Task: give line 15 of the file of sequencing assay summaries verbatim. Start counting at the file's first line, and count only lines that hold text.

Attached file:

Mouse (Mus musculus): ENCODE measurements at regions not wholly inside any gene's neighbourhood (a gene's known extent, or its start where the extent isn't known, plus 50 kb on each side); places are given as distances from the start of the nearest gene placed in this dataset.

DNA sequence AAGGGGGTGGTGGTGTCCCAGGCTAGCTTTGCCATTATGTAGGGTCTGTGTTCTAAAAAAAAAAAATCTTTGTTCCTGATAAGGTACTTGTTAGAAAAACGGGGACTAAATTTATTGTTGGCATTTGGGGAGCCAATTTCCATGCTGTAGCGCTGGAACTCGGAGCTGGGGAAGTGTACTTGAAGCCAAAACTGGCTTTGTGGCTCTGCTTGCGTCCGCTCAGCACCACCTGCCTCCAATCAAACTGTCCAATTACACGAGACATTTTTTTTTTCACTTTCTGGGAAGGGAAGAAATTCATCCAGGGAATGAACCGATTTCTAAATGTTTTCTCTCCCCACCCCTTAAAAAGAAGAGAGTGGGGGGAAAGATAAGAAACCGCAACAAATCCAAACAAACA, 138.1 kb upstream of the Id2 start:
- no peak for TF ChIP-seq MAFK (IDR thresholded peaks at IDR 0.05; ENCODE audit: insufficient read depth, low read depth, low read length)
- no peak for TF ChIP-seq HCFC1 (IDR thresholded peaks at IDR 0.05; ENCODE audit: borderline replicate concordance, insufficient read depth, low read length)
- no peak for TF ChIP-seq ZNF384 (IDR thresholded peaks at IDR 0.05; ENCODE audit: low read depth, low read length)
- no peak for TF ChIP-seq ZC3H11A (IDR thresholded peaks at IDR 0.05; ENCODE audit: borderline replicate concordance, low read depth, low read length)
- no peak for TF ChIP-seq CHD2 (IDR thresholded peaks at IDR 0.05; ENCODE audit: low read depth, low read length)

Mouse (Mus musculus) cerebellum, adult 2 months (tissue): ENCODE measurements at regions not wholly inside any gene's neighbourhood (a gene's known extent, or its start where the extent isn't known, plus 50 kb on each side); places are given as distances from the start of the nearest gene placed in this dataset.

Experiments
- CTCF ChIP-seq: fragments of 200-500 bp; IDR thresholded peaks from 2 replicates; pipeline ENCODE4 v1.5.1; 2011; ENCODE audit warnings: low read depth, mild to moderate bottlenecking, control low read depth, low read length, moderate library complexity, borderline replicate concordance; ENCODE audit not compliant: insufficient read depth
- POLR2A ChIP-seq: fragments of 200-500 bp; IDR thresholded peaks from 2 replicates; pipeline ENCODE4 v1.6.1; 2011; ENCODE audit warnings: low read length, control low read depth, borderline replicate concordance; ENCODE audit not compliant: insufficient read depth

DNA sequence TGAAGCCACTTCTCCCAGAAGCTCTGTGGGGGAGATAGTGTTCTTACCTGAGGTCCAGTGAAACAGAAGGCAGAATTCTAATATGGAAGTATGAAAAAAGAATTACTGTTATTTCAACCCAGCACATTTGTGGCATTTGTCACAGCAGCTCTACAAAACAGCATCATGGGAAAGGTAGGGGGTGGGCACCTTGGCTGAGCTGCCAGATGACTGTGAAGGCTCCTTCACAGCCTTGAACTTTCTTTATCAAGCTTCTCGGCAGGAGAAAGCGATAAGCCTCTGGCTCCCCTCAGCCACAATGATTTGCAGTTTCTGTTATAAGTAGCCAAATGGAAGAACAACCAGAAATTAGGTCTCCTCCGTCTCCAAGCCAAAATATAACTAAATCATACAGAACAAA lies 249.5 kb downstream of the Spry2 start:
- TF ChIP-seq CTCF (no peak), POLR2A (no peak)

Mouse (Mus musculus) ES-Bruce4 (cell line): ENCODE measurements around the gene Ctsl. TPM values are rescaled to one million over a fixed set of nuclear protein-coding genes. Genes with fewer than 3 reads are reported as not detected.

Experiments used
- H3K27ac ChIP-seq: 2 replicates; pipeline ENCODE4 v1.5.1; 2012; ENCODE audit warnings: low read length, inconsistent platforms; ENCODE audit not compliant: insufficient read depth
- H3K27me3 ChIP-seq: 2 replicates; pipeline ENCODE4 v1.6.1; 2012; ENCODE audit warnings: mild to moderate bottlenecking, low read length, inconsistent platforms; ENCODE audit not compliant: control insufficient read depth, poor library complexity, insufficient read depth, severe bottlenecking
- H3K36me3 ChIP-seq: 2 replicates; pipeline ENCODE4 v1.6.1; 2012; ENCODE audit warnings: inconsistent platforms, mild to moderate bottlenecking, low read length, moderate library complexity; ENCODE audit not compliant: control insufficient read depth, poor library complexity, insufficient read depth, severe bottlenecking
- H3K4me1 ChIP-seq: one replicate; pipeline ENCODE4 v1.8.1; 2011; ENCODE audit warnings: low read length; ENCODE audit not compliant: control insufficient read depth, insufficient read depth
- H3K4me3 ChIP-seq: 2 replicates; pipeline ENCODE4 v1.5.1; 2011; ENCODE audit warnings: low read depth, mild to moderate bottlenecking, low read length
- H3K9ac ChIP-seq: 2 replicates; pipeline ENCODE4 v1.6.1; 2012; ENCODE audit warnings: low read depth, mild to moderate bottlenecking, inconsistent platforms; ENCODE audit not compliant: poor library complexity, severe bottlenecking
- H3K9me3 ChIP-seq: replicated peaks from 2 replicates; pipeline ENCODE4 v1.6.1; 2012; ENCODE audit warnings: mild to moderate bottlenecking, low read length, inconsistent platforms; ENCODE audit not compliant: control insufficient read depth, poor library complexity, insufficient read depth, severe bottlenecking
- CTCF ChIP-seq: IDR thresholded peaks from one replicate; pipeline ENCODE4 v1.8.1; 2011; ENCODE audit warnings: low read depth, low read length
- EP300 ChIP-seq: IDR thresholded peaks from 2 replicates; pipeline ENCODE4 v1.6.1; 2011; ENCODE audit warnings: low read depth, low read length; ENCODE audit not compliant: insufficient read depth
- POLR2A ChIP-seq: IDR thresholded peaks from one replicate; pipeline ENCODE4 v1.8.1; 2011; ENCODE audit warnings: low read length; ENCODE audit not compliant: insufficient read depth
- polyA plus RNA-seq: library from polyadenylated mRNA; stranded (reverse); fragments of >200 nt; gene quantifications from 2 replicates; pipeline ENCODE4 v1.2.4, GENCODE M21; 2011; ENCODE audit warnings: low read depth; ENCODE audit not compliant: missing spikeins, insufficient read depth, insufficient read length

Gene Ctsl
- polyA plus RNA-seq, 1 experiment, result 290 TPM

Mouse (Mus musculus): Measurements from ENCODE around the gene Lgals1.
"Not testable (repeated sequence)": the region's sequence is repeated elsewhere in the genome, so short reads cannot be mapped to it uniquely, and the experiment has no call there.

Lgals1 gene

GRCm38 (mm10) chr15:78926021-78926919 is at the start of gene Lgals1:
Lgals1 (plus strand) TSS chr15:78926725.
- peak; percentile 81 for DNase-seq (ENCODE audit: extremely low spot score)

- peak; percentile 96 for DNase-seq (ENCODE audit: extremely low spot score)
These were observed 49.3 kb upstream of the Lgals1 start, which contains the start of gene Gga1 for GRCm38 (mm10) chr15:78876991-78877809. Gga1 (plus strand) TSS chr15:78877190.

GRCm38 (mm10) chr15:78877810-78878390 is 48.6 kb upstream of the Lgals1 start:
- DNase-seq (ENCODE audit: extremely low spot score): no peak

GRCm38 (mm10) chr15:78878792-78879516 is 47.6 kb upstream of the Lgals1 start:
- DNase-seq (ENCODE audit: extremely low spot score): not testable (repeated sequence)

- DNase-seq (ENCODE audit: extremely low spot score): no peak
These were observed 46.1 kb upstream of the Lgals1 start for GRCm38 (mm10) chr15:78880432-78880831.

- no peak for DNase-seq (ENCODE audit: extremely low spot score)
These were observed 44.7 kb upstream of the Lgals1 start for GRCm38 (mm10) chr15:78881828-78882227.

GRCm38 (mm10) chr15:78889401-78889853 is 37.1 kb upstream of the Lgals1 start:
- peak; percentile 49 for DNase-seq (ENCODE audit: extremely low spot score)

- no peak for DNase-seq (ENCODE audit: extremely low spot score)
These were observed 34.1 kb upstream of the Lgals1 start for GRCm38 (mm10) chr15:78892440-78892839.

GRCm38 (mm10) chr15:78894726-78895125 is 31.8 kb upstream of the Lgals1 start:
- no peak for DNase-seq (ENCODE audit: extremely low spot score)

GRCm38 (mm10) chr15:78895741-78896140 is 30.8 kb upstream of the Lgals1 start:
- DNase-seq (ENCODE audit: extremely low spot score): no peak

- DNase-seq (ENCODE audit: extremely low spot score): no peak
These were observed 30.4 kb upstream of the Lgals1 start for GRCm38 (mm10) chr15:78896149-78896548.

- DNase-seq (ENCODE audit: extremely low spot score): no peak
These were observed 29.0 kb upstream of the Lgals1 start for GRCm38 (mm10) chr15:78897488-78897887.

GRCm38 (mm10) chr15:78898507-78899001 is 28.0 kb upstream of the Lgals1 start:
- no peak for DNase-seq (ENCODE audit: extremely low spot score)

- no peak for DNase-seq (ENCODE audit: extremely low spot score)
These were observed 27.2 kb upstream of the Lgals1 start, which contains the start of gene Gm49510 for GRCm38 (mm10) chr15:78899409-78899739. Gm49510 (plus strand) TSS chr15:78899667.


Experiments used